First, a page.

Falling into September

New students, returning students, and faithful readers -

Welcome to the Fimagesall 2014 inaugural edition of the Friedman Sprout!  Whether you were off traveling the world, working at an internship, or having some fun in the sun at the beach this summer, we hope you are energized and ready to dive into the school year!

For new readers, the Sprout is the student-run, monthly online newspaper for the Friedman School of Nutrition Science and Policy, featuring the latest in nutrition and agricultural news, campus happenings, public health controversies, food features and more.

The Friedman Sprout has two new editors, Sheryl Lynn Carvajal and Lara Goodrich Ezor. Allow us to introduce ourselves.

Sheryl is a third-year dual MS/MPH, entering her last semester of graduate school.  Her concentration at Friedman is Nutrition Communication.  She is from the sunny state of Florida, and is a proud alum of the Florida State University (2013 National Football Champions!) with a degree in Dietetics. Upon graduation, she hopes to complete a dietetic internship to become a Registered Dietitian. Sheryl loves all things fitness, sunshine, and channeling her inner mermaid by doing anything that has her near the water.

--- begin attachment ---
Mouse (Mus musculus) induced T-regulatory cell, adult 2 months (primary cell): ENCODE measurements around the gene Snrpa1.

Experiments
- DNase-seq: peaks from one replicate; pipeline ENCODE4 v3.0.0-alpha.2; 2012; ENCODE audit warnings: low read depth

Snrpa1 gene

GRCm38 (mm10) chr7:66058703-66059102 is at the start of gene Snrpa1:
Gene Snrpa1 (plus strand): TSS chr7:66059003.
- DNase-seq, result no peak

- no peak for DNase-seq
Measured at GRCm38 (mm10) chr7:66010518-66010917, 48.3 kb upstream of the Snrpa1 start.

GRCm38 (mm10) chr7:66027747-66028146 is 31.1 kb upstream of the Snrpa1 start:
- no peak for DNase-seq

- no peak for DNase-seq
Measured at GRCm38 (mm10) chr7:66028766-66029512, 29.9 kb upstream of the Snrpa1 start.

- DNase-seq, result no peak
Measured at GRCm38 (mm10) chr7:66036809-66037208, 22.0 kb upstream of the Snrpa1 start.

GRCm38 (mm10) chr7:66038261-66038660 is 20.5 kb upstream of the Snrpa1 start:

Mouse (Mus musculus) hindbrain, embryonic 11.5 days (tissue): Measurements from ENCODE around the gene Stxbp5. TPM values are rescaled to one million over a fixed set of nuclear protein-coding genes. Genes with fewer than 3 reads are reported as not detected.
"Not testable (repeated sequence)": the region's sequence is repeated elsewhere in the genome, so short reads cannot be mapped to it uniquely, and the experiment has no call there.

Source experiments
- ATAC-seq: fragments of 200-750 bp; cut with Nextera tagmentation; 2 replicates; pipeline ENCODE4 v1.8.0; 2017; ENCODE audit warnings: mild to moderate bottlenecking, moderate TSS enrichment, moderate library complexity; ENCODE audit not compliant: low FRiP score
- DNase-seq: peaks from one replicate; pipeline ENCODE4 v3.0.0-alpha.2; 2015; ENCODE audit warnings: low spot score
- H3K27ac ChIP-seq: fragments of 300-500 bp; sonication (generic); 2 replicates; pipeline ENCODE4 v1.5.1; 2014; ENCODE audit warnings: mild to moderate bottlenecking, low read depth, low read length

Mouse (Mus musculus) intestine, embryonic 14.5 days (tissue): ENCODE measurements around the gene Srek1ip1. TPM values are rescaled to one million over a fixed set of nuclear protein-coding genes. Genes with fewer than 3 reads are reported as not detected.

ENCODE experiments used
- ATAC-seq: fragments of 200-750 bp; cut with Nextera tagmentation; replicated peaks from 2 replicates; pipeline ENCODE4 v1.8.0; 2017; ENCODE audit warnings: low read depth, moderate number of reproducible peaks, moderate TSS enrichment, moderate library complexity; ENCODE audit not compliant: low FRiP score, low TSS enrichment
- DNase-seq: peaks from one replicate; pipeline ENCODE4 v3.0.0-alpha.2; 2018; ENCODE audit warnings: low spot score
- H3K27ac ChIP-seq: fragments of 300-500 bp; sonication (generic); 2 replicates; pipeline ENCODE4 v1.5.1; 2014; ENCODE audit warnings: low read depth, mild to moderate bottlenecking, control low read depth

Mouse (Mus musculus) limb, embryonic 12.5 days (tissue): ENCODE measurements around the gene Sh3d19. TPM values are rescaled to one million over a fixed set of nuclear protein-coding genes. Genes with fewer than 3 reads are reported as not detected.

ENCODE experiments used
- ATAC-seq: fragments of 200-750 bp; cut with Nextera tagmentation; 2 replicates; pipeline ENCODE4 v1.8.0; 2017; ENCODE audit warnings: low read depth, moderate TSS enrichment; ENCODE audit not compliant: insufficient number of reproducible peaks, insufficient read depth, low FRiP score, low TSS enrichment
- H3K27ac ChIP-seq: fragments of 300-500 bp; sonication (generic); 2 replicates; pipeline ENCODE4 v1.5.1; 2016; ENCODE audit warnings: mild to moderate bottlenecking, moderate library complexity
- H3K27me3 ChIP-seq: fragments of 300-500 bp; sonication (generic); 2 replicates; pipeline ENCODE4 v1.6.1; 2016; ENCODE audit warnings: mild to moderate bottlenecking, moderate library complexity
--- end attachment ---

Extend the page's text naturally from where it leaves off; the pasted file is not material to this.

Lara is a second-year Food Policy and Applied Nutrition (FPAN) student from Atlanta, Georgia. Since graduating from Whitman College in Walla Walla, Washington, Lara has worked on a farm, hiked the Appalachian Trail from Georgia to Maine and moved to Somerville, which quite suits her. After graduating from Friedman, Lara may head west to do some more long-distance hiking, and hopes to continue to write about food and nutrition. Lara loves dogs, gardens and taking accidental naps.

We’re thrilled to be at the helm of the Sprout. This coming year is bound to be a newsworthy one for food and nutrition.